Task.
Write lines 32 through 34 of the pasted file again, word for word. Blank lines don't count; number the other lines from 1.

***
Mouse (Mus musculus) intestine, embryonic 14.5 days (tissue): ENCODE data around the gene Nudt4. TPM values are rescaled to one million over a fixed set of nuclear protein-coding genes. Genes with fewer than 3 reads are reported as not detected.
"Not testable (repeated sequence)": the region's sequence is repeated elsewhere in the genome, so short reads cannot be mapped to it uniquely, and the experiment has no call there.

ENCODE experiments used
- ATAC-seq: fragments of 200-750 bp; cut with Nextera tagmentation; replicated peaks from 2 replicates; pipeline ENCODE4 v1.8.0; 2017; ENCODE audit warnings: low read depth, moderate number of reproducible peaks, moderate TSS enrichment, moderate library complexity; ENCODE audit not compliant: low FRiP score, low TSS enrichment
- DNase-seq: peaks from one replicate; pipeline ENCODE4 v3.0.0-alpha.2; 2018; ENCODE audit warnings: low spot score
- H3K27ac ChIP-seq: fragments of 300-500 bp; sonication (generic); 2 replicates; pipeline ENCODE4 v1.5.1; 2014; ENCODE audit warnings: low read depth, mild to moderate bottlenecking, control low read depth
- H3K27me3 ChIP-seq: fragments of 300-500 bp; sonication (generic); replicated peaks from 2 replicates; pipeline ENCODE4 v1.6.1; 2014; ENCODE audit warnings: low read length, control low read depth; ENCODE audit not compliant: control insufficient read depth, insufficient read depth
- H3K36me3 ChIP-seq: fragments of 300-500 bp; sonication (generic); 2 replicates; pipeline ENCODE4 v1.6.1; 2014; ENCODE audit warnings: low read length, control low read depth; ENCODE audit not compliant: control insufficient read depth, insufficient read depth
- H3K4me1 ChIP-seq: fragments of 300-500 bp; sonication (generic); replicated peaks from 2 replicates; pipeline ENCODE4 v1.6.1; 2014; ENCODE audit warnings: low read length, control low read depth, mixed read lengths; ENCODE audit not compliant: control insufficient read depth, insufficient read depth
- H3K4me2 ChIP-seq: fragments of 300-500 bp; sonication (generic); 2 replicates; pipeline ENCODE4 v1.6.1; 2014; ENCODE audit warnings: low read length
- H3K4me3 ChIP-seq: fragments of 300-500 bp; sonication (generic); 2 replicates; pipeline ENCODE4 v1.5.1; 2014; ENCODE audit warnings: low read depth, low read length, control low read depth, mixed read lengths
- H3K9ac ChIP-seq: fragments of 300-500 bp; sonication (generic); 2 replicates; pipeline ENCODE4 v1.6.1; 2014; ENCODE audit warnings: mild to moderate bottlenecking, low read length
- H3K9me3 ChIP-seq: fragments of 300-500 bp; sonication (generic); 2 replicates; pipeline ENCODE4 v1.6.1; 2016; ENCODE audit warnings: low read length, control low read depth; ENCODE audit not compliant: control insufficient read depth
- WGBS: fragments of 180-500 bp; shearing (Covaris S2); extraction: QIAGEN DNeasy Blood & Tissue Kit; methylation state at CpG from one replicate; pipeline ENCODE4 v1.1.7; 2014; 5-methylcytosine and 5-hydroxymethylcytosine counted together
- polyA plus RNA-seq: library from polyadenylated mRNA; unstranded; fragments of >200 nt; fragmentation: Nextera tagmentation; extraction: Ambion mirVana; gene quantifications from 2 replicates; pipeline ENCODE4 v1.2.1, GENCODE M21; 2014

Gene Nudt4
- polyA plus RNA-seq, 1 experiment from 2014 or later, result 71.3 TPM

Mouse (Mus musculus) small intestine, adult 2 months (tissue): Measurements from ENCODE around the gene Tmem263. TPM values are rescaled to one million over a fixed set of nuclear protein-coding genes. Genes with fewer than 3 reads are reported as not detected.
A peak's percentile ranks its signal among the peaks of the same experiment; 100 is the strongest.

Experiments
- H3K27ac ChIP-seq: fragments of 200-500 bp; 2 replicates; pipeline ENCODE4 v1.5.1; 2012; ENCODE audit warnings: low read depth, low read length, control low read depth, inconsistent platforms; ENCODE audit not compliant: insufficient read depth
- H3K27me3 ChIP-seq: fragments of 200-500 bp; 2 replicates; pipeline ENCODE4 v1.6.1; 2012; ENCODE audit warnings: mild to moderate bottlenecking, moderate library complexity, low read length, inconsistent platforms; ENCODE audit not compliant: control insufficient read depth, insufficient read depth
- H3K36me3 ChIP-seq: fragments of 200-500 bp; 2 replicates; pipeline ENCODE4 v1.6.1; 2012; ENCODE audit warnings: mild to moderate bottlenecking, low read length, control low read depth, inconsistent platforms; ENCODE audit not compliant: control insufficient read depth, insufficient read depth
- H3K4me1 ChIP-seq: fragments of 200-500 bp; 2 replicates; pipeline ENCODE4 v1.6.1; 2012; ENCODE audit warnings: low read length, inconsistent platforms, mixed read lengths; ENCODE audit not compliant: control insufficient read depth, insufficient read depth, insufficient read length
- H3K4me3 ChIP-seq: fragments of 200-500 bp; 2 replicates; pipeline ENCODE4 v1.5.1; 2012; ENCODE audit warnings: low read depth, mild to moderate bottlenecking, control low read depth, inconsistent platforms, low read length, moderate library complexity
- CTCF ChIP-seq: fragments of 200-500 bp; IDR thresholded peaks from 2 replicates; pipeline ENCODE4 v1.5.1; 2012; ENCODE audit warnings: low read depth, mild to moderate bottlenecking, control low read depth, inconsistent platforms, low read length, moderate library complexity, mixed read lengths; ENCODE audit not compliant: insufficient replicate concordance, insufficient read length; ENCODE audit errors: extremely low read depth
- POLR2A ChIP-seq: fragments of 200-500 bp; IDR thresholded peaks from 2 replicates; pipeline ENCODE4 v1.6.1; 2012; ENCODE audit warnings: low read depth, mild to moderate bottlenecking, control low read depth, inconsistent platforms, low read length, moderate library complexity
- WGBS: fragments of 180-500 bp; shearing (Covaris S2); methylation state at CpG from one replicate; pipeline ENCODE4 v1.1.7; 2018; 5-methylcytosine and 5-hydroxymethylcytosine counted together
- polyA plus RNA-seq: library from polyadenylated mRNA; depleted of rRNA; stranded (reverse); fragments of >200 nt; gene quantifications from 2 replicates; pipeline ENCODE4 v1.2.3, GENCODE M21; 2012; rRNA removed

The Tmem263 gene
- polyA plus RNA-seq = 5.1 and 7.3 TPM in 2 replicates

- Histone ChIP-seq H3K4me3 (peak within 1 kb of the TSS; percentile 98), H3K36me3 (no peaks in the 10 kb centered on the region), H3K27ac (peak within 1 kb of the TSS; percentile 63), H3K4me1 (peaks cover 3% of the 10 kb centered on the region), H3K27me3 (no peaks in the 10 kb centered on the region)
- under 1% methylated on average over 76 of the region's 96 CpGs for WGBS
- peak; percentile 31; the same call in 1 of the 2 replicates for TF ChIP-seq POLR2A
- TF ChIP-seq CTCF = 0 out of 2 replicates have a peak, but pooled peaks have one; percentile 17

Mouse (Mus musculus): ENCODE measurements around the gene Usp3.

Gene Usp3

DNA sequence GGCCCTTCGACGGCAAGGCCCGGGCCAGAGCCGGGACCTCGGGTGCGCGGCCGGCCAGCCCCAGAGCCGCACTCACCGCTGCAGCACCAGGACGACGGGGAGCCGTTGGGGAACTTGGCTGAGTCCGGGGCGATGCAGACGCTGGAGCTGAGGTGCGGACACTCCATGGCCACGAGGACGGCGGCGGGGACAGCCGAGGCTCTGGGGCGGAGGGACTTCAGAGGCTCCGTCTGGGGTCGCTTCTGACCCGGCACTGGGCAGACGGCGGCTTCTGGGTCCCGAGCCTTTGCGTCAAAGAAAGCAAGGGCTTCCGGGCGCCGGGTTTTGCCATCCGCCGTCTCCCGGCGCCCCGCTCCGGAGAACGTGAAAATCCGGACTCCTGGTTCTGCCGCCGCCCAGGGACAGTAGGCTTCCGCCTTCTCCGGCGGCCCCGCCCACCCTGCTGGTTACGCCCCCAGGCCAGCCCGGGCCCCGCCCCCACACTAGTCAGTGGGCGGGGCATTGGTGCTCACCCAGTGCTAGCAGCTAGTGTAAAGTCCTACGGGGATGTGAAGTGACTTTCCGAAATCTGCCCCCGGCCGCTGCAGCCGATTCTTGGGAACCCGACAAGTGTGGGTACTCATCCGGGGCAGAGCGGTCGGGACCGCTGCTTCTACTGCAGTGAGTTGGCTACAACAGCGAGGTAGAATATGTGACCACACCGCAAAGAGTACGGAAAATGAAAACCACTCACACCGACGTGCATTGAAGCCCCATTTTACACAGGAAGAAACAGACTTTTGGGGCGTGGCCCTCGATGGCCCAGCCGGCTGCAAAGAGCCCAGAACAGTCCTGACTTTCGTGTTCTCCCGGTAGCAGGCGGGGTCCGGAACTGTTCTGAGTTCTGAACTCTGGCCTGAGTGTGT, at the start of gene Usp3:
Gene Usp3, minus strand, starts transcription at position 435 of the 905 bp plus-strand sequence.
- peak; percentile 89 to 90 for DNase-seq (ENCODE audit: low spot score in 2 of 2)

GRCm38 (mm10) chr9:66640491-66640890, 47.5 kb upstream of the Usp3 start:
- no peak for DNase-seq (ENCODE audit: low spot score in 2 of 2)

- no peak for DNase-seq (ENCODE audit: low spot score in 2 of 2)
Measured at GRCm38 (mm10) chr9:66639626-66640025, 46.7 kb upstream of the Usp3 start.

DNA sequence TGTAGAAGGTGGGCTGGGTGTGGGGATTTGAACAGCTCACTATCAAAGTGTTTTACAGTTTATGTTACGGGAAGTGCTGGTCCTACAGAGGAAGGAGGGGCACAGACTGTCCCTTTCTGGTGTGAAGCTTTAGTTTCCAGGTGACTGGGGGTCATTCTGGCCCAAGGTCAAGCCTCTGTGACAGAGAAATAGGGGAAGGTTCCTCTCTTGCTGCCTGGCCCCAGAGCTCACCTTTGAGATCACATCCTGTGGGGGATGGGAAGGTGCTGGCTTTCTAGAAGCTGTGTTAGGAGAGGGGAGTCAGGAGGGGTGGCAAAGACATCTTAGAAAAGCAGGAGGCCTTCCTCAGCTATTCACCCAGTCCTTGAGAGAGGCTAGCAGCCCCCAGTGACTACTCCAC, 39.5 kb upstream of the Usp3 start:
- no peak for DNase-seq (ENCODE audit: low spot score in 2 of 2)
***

- Histone ChIP-seq H3K4me3 (peak within 1 kb of the TSS; percentile 98), H3K36me3 (no peaks in the 10 kb centered on the region), H3K27ac (peak within 1 kb of the TSS; percentile 63), H3K4me1 (peaks cover 3% of the 10 kb centered on the region), H3K27me3 (no peaks in the 10 kb centered on the region)
- under 1% methylated on average over 76 of the region's 96 CpGs for WGBS
- peak; percentile 31; the same call in 1 of the 2 replicates for TF ChIP-seq POLR2A